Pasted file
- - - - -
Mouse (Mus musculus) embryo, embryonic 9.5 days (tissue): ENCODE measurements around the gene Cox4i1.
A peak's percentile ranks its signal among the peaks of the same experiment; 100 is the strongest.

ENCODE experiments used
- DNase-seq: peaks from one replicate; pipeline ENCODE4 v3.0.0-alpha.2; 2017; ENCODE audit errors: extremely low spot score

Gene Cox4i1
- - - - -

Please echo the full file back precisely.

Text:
Mouse (Mus musculus) embryo, embryonic 9.5 days (tissue): ENCODE measurements around the gene Cox4i1.
A peak's percentile ranks its signal among the peaks of the same experiment; 100 is the strongest.

ENCODE experiments used
- DNase-seq: peaks from one replicate; pipeline ENCODE4 v3.0.0-alpha.2; 2017; ENCODE audit errors: extremely low spot score

Gene Cox4i1